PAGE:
Top 7 Tips For Gluten Free Dining at a Sushi Restaurant

If you love sushi as much as my family does, you are going to want to dine out at a sushi restaurant sometime. Some sushi restaurants are better than others at serving gluten free guests safely. Just knowing what to look for and how to tell them to prevent cross contamination can help immensely.

Top 6 Tips for Safe Gluten Free Dining at a Sushi Restaurant. http://fearlessdining.com #glutenfree

Photo Credit: Funkyah

Do you love sushi? Our family can’t get enough of it. We are fortunate enough to have a Japanese grocery store, Mitsuwa, a few minutes away so we can make our own sushi at home.

But what do you do if you are gluten free and want to dine out for sushi? Sushi restaurants can be a mixed bag and often there is a language barrier when you try to explain the precautions you need to the sushi chef. Good sushi restaurants are usually busy, making it hard for them to take the necessary precautions to prevent cross contamination.

If the sushi restaurant you want to go to can’t follow the below precautions to keep you safe, you are taking a risk of being “glutened.” I like to call the sushi restaurant ahead of time to ask if they can take the precautions I need before I arrive. This way if they are unable to take these steps, I know not to waste my time driving there.

Here are my Top 7 Tips to help you navigate your way to a safe sushi dining experience.

  1. I am going to start with the easiest tip first 🙂 . Make sure the restaurant has Tamari, a gluten free soy sauce. If the restaurant doesn’t have any, you can order these cute little packets by Little Soya that you can take with you discreetly so you can enjoy your sushi. I keep a couple in my purse for those just in case moments. Our family uses this brand because the little plastic packets are strong, so there is no tamari explosion in your purse!
  2. DO NOT EAT IMITATION CRAB!! Imitation crab contains wheat, and it is not safe to eat if you are gluten free. Many sushi restaurants have real crab and it is definitely worth getting this as a substitute. (It tastes a lot better as well!) If the restaurant doesn’t have real crab, stick to tuna and other real fish.
  3. Ask the waitperson or sushi chef directly to use a fresh, clean sushi mat. This is critical. Sushi chefs roll a lot of sushi with fried items, such as soft shell crab and tempura, in the roll. You don’t want any particles of the fried gluten getting into your sushi roll.
  4. Ask the sushi chef to change his gloves.
  5. Make sure the sushi chef uses a clean cutting board and knife to cut your sushi. Again, the sushi chef cuts a lot of different sushi rolls and the risk of cross contamination is high.
  6. Do not include any sauces on top of, or in, your sushi rolls unless your waitperson checks the ingredients. Many of the sauces like ponzu and nikiri contain soy sauce, which means gluten exposure. When in doubt, just skip the sauces. This includes making sure there is no malt in the Rice Vinegar!!
  7. Order your sushi so it is made to order for you. If you go to a Sushi Boat style sushi restaurant, plates of sushi float around on those little boats and is mass produced. The sushi chefs do not take any precautions when making this sushi. You also have no control if a customer grabs a plate of sushi, decides that is not what they wanted, and put it back on the floating boats.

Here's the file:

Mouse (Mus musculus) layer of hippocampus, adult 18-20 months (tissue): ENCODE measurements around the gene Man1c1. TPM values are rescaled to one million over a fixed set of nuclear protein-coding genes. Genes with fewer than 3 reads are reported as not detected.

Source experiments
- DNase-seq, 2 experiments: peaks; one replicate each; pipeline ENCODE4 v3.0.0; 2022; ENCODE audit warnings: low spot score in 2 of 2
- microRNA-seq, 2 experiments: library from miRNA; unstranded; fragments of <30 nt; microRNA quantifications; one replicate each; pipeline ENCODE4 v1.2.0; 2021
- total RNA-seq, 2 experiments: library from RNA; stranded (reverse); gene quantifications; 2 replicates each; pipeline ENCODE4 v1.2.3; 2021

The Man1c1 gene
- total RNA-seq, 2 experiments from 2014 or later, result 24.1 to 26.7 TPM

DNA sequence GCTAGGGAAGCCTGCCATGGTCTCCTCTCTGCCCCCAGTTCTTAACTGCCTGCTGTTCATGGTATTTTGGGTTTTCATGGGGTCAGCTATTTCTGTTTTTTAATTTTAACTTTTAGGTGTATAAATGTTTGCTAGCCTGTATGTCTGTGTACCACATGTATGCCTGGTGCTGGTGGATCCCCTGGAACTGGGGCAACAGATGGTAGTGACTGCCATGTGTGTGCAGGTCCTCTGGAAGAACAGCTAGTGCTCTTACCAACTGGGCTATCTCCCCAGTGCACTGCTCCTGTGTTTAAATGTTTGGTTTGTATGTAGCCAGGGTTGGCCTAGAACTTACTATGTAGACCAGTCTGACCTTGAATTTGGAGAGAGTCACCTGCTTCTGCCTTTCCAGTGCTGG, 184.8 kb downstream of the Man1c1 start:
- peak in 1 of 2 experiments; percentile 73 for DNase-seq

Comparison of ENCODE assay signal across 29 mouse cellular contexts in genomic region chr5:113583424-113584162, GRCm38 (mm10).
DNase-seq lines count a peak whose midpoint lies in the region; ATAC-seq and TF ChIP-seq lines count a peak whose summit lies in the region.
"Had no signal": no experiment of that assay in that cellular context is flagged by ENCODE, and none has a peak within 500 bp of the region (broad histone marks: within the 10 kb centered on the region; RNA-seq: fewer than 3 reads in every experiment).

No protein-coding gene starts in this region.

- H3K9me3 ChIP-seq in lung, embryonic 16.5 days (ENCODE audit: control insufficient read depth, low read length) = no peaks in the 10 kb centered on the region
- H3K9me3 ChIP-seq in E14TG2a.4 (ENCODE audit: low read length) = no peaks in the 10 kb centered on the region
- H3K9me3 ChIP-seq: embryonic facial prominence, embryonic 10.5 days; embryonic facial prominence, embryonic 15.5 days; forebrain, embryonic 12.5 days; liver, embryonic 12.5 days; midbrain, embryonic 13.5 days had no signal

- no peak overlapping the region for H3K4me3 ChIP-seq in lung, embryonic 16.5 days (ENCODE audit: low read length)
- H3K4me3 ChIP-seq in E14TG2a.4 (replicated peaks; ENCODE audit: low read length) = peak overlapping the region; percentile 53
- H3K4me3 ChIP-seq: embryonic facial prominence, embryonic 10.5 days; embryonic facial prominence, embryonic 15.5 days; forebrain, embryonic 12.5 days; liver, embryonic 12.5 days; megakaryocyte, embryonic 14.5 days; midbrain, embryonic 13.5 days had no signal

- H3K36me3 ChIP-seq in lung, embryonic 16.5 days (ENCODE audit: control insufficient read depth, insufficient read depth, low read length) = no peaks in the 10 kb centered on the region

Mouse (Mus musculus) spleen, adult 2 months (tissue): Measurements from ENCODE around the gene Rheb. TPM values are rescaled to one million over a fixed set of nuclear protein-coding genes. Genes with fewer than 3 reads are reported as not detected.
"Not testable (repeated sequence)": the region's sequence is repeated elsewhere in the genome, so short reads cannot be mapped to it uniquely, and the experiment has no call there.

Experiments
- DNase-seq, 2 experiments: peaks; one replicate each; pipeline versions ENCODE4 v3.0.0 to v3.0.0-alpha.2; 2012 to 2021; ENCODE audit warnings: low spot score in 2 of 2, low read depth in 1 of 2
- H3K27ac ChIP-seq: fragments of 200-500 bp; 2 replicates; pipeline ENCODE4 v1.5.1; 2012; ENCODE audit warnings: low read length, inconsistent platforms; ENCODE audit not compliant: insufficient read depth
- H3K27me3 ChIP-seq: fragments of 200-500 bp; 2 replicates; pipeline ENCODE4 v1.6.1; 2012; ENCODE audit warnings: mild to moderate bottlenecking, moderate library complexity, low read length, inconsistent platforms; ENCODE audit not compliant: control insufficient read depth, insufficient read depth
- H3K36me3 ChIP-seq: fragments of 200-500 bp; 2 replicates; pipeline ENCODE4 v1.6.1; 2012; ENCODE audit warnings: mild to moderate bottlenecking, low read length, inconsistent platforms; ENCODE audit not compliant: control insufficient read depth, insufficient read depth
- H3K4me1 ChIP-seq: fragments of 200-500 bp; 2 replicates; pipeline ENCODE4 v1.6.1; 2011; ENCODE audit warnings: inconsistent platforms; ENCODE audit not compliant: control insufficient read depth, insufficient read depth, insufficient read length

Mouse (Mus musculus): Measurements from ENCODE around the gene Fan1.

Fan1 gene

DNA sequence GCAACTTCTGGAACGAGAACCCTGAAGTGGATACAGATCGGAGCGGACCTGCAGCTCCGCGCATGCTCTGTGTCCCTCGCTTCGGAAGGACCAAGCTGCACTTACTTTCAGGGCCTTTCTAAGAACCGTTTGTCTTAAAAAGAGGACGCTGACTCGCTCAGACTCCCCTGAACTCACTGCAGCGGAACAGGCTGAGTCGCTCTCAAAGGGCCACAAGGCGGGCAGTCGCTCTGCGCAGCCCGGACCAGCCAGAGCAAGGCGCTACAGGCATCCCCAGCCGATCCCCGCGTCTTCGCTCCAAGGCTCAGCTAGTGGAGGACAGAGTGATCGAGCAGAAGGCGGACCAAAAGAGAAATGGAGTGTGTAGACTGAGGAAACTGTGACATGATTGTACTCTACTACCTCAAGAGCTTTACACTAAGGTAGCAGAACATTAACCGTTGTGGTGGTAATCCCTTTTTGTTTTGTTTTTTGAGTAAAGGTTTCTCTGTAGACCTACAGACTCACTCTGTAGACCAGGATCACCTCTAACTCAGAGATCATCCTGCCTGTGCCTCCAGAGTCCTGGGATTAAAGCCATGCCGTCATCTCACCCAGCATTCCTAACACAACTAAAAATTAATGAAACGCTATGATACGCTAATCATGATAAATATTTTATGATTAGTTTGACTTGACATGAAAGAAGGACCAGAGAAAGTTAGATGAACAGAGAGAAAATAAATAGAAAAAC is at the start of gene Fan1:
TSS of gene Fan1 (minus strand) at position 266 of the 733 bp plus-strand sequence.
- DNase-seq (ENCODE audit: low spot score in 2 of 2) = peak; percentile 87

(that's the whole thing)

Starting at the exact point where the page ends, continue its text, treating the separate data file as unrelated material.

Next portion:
I hope this article helps. If you have some more tips for dining at a sushi restaurant, please share them with us so we can all stay safe 🙂 .

Here are a couple of my favorite sushi restaurants in the San Jose Bay Area:

Sushi Confidential in Campbell, CA

Mizu in San Jose, CA

While you are here, check out some of my most popular gluten free recipes

(*Please note there is an affiliate link in this article. Ordering this will not affect the price you pay. The only difference is a tiny portion of the sale will go to Fearless Dining to help with site costs. I appreciate your support.)

 

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Comments

  1. What is it that we hear all the time about Gluten ? I bet some people don’t even know what it really means but will just freak out if their food is not ‘gluten free’. Just cut out the junk food, french fries, sugar, salty foodsonce in a while, eat some fruit and veggies and you’ll just be ok. And also drink a lot of green tea. No need to freak over your sushi plate 🙂 Just enjoy the food

    • Rachel, I appreciate your comment but unless you have a food allergy, you wouldn’t understand the pain someone can feel if they ingest even the tiniest bit of gluten. Sushi can be loaded with gluten. Malt in rice vinegar, soy sauce, a dirty knife or mat may have panko crumbs. These may not seem like much to you, but for me, one tiny panko crumb can cause horrific abdominal pain and a migraine for over two days.

      I also understand the frustration many restaurants have when they see someone who orders a gluten free dish cheat and take a bite of bread. This is why it is so important to ask the customer if they are gluten free for an allergy. That is very different from just jumping on the gluten free fad.

  2. I didn’t know that sushi had gluten in it! That’s really good to know for my mother. I’ll have to tell her these tips for when we go out for sushi! http://www.houseofkobe.com

    • Hi Tara, sushi can have gluten via the imitation crab, or even from cross contamination (ie: cutting a roll after cutting tempura sushi, etc.) It is always good to know potential dangers in order to prevent getting sick.

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